444. ‘Video Killed the Radio Star’, by The Buggles

First up today, I’m going to christen 1979 as not only the best year of the decade for chart-topping singles, but also ‘The Year of the Piano Intro’. We’ve had Gloria Gaynor’s iconic flourish, The Boomtown Rats’ mini rock opera, and now this. A synth piano announcing that: this, this is going to be interesting…

Video Killed the Radio Star, by The Buggles (their 1st and only #1)

1 week, from 14th – 21st October 1979

I heard you on the wireless back in ’52… The singer reminisces about a simpler time, when music had a human touch. ‘Music was better in my day…’ Except, the twist is, this is a pretty avant-garde, electro-pop song. Exactly the type of music the lyrics complain about. Or are they complaining at all? Are they instead mocking people with nostalgic views on music…? Pictures came and broke my heart, Put the blame on VCR…

The lyrics, though, are not the first thing that slaps you around the chops when you hear this record. Like Tubeway Army, it is almost aggressive in its desire to sound like the future, though with a very different, perkier sound. I saw it described it as an ‘extended jingle’, which is pretty perfect. Even the two voices, a bubblegum girl and a morose lead, are filtered through various effects.

I like this, it’s fun, it’s a classic… But I can’t shake the feeling that it’s a little showy. That some bits – the noodley synth flourishes and the aww-ah-oh fills – are a bit much. It took, apparently, three months to record and, again in another link to Tubeway Army, was inspired by a sci-fi story, this time by JG Ballard. Still, they reign it in for the iconic, driving chorus: Video killed the radio star… In my mind and in my car, We can’t rewind, We’ve gone too far… It’s a bit Queen, a bit Sparks, and more than a bit unique.

The Buggles were a duo, Trevor Horn and Geoff Downes. Horn in particular had been around the music biz for a while, producing jingles among other things. ‘Video Killed the Video Star’ was their first and by far their biggest hit, though they’re not quite one-hit wonders. Horn certainly isn’t, he was lead-singer of Yes for a year or so before becoming a full-time producer. His fingerprints will be on several future number ones, well into to the 2000s.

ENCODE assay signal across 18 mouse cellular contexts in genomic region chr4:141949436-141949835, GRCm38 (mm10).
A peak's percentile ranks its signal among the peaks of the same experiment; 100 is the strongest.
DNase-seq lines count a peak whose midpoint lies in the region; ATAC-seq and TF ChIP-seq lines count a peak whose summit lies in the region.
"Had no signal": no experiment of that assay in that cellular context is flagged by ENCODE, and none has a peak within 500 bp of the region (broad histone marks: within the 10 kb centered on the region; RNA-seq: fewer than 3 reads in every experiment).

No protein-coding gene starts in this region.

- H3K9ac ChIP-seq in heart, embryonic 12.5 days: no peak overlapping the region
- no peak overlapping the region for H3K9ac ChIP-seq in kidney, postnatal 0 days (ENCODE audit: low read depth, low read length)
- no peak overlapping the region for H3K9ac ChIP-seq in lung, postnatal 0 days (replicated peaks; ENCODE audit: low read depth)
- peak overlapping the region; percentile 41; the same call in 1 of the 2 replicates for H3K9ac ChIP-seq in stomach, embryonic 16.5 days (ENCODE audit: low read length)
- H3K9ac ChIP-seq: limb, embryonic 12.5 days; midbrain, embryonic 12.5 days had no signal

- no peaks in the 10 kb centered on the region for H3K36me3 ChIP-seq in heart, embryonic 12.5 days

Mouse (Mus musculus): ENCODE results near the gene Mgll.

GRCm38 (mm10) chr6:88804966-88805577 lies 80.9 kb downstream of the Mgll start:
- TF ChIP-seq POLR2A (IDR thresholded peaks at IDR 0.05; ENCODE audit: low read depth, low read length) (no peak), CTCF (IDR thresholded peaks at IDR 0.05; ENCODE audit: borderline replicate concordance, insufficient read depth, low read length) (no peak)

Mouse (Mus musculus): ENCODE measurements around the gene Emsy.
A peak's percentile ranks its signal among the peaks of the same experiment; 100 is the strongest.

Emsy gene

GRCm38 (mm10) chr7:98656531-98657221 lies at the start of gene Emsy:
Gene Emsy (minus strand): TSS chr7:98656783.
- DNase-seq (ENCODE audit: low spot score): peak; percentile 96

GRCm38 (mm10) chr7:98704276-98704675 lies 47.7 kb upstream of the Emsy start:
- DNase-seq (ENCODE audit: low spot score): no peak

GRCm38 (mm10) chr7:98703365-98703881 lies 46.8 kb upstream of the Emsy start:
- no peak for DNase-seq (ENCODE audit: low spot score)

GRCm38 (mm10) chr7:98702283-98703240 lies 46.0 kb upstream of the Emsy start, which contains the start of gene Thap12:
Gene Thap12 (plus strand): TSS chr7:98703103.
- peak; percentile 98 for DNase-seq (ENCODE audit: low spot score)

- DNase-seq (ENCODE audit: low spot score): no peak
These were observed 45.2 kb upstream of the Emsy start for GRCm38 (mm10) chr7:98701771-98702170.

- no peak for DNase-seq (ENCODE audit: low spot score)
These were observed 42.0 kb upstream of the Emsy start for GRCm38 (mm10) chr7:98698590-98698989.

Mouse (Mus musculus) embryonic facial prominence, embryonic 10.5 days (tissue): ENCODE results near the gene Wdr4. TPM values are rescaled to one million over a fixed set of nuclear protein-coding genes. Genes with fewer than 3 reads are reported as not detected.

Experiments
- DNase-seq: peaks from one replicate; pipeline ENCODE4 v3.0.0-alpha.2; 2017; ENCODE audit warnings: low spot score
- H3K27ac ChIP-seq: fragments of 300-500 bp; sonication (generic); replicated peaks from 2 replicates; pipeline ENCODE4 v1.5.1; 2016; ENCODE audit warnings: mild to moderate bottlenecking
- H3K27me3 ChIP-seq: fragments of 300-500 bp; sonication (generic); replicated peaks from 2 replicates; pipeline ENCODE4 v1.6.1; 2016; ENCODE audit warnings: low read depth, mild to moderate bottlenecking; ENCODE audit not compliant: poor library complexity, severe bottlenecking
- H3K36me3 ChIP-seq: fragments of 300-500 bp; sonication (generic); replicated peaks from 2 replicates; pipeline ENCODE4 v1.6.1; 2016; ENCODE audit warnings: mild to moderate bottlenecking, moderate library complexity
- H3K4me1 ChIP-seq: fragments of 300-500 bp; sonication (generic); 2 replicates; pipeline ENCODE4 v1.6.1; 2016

What many won’t know is that this wasn’t the first recording of ‘Video…’ Horn and Downes had originally written it with Bruce Wolley, who released a still-interesting but slightly more one-dimensional version in 1978. What many will know is that this was the very first record to be played on MTV, on 1st August 1981. Which is cute, I guess, but led me to believe for many years that this was the first ever music video (which is nonsense, they’ve been around since the ‘60s). It also led me to believe that this song had been released in the ‘80s. It seems a bit strange to me that a brand-new, impossibly modern channel like MTV would launch by playing a near two-year old song, regardless of the apt lyrics. But then again, the 6th video played on MTV was ‘We Don’t Talk Anymore’, by Cliff Richard. Perhaps they weren’t going for ‘cutting edge’.

Finally, it’s worth noting that after decades of having to publish every one of my posts with those boring, stock-standard record-label sleeves… The age of the picture sleeve is upon us! Most of 1979’s chart-toppers seem to have had glossy (!), colourful (!) sleeves with pictures of the actual recording artists (!) Just like LPs! What on earth took them so long? While punk has to take the credit for the wild variety of sounds in this new-wave era; I’m giving disco, and the genre’s love for the 12” remix, the credit for sending pop music into technicolour. Just in time for a new decade…

16 thoughts on “444. ‘Video Killed the Radio Star’, by The Buggles